To bleed:
There is a bleed screw/t-nut on top of the thermostat housing. As strange as this sounds, no need to use it. Instead,

1. Start the engine
2. Wait for thermostat to open (will see temp reading)
3. With transmission in neutral, pump the throttle back and forth between idle and WOT. This will help force air out of the loop back into the manifold.
4. Continue until temp reading gets too high, then shutdown
5. If you have an overflow reservoir it should go down as it replaces air; otherwise the level in the manifold should go down; add 50/50 mix
6. Wait until engine cools. Repeat until temp holds at normal operating temps

Took 4 rounds on my Universal M-18

May have to leave the manifold cap loose during the process.

My heat exchanger was in good shape. I tried to find a radiator shop to clean it anyway since it was off. Little luck finding radiator services and prices were half the cost of a new one!
Josh
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Re: Engine Overheating

The intention of the thermostat is to bring the engine up to operating temperature and then remain open unless the engine starts to run at a lower temp (NOT LIKELY). I have found that the boat industrially like all manufactory tries to cut corners .At least the auto industries will offer engine sizes according to the load the customer expect to use NOT so with a boat I tried to get a larger motor and was told it comes with a ___ size and that was it. The engine is a extra that reduces the cost of the boat to a more present market value >You can’t even buy a boat without an engine if you want to repower it ,.So those of you with chronic over heat problem look at the engine being under size for the load . You have added enlarged alternater larger prop and loaded the poor boat to an inch of its max waterline and live aboard , then expected it to perform as it just left the show room floor. You may have to REPOWER to get what you want or need,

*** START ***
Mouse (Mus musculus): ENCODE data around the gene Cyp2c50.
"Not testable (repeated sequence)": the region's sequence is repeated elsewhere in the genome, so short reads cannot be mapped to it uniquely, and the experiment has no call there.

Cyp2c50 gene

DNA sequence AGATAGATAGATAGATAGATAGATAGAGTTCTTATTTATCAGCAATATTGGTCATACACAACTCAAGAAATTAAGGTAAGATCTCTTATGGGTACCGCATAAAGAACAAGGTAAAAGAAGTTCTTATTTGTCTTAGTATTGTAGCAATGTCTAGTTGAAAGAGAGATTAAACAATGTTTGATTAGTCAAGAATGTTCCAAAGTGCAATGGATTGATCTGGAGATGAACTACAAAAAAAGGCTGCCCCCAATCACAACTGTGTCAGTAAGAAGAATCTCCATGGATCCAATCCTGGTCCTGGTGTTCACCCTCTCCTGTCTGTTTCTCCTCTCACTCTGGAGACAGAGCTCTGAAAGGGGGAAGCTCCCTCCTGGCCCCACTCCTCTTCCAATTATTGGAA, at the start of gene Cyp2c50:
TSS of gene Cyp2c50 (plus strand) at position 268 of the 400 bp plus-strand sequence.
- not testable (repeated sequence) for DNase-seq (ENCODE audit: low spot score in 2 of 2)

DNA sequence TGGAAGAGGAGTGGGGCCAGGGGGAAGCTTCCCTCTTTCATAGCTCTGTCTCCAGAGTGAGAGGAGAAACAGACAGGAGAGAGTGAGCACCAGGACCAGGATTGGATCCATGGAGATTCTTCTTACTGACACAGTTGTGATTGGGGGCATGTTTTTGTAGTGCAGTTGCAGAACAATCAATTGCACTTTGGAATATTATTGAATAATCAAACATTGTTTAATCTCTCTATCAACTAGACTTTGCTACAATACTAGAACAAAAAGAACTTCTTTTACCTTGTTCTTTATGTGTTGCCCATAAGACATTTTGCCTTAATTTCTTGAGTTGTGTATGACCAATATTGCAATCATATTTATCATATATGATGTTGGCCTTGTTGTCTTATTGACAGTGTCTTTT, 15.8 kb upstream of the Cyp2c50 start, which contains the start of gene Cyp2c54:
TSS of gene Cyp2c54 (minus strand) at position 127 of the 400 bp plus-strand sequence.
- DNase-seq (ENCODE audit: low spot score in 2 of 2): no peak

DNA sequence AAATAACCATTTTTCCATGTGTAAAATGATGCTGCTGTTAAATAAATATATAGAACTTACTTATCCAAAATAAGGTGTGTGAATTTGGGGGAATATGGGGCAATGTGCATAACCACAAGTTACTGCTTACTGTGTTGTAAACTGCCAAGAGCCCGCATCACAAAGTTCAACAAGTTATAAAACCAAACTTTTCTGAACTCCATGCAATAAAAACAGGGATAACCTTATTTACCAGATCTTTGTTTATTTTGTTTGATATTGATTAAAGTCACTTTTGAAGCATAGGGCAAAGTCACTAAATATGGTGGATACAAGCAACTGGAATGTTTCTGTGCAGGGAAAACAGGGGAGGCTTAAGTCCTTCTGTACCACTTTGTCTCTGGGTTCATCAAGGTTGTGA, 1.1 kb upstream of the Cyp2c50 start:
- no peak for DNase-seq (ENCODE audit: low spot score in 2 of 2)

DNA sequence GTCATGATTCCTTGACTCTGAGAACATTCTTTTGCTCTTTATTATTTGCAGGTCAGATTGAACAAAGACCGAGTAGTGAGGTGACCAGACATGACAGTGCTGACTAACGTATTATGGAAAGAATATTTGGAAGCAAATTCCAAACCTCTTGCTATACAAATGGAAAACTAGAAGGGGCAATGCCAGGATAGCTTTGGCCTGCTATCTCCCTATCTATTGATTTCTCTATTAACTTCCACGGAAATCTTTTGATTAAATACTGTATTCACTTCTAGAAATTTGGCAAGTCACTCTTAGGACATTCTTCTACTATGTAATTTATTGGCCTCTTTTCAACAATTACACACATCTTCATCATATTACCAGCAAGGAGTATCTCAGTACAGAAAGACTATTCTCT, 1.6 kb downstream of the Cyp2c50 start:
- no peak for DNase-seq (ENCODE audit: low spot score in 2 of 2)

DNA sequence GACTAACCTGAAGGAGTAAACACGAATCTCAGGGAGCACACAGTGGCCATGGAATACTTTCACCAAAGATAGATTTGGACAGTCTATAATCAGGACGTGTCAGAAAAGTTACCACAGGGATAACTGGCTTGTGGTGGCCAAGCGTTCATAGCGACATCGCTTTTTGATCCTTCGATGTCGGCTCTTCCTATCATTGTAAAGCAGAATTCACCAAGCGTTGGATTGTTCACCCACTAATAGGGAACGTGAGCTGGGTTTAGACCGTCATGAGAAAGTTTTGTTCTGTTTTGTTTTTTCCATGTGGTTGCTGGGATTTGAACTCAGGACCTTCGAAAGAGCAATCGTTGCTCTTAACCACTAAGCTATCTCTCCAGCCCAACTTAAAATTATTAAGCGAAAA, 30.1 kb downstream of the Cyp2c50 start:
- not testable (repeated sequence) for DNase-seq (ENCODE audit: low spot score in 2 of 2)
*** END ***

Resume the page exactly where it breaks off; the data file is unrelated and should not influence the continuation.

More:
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Old 10-27-2013
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Re: Engine Overheating

Hello,

Have you verified that the engine water pump (not the raw water pump) is operating? Any signs of leaks from the water pump? I would verify normal operation of the water pump before anything else.

Good luck,
Barry
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Old 10-28-2013
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Re: Engine Overheating

Hi,

- find the reason fresh water needs to be added, likely a pin hole in cooler due to not enough attention over the years paid to the cooler zinc
- you can add a cleaner to your coolant side (fresh water). They generally take a few hours running to work, drain and replace coolant
- Make sure your fresh water pump is working
- Check the temperature of your exhaust water, should feel like shaving water
- Get all of the air out of the system

Good luck!